"That doesn't lend itself to that kind of contract bidding," Dorgan said, while adding his amendment. "Simply said, we want things competitively bid where it is appropriate to do so."
Lawmakers turned back several other amendments, including Coburn's plan that would have reduced DOE funding by $13.8 million, citing inspector general reports that found wasted energy by the department. The vote was 35-62. Coburn said the agency that plays the lead federal role in promoting energy efficiency is failing to address the issue adequately itself.
"This is a common sense amendment that we need to lead by example," spokesman Don Tatro said.
Also rejected was Sen. Lamar Alexander's (R-Tenn.) amendment that would have provided the government's ownership stakes in General Motors Corp. and Chrysler LLC to taxpayers as stock, and also barred further use of money from last year's Wall Street bailout to aid the automakers. The amendment failed when a point of order against it was sustained on a 38-59 vote.
The Senate cleared an amendment by California Democratic Sens. Barbara Boxer and Dianne Feinstein that authorizes voluntary water transfers among contractors in the state's drought-ridden Central Valley agricultural community.
The provision makes it easier to transfer water between counties and specifically authorizes water transfers between the Friant Division on the east side of the Central Valley and south-of-delta agricultural water service contractors on the west side of the valley.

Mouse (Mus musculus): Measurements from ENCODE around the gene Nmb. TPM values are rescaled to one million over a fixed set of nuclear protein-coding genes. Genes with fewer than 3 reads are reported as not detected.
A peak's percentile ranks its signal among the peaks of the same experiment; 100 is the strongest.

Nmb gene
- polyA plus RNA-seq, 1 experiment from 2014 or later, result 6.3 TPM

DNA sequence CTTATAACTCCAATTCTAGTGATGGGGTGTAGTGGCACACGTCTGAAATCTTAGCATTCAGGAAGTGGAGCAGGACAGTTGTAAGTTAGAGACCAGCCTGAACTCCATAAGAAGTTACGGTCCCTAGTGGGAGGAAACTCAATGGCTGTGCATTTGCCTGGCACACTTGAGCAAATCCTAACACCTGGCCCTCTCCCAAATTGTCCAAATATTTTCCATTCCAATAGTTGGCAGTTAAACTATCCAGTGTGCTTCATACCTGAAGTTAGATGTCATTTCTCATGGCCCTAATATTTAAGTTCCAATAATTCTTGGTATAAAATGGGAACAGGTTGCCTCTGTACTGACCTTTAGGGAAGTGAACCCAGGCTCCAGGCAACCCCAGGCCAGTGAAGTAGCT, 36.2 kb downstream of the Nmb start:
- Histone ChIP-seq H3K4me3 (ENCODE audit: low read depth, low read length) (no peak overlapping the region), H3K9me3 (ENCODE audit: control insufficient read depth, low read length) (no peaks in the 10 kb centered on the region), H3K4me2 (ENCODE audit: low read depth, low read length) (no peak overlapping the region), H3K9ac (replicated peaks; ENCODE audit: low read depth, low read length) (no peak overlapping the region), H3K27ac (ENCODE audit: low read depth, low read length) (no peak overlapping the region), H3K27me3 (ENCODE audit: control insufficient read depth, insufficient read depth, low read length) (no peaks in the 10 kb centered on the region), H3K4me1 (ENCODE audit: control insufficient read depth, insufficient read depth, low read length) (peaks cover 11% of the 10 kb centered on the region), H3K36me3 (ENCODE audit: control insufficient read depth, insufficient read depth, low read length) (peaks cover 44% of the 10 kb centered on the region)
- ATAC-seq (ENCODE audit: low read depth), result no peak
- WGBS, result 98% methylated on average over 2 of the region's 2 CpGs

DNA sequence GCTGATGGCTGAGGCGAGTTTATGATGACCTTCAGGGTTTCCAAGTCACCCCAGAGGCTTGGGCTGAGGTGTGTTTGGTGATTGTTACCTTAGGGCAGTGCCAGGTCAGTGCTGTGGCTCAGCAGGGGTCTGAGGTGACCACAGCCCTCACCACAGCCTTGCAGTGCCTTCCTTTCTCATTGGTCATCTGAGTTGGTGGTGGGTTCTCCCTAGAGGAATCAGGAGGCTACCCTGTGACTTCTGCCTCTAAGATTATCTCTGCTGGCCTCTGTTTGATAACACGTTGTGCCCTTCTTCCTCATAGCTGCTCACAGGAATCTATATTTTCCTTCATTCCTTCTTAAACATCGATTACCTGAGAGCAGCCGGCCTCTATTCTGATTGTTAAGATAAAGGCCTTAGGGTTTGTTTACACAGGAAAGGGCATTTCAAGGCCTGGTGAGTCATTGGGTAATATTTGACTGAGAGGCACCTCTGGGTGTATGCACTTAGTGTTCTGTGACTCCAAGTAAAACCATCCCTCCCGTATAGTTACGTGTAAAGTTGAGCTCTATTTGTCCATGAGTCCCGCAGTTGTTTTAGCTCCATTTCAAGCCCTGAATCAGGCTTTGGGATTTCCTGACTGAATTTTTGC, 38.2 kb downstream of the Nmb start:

Lawmakers also agreed by voice vote to an amendment from Delaware Democratic Sens. Ted Kaufman and Tom Carper that blocks the Army Corps from funding the Delaware River Main Channel Deepening Project until the state issues a permit for it. The bill allots $10 million for the controversial plan to deepen the Delaware River ship channel from 40 to 45 feet.
Delaware officials last week denied the corps' permit application for the project, and New Jersey is also opposed to the 12-year-old plan, which critics say will wreak excessive environmental damage for minimal economic benefit.
A provision from Reid and fellow Nevada Sen. John Ensign (R) that allocates $66.2 million to establish the Walker Basin Restoration Program cleared the Senate by voice vote. The program will target the restoration and maintenance of Walker Lake, a natural desert terminal lake in Nevada, according to the amendment text.
The measure also sets aside an additional $7.5 million for other water projects in the state.
The Senate also accepted an amendment by Sen. Bill Nelson (D-Fla.) that increases funding for the Ten Mile Creek Water Preserve Area, part of the Everglades Restoration Project in Florida.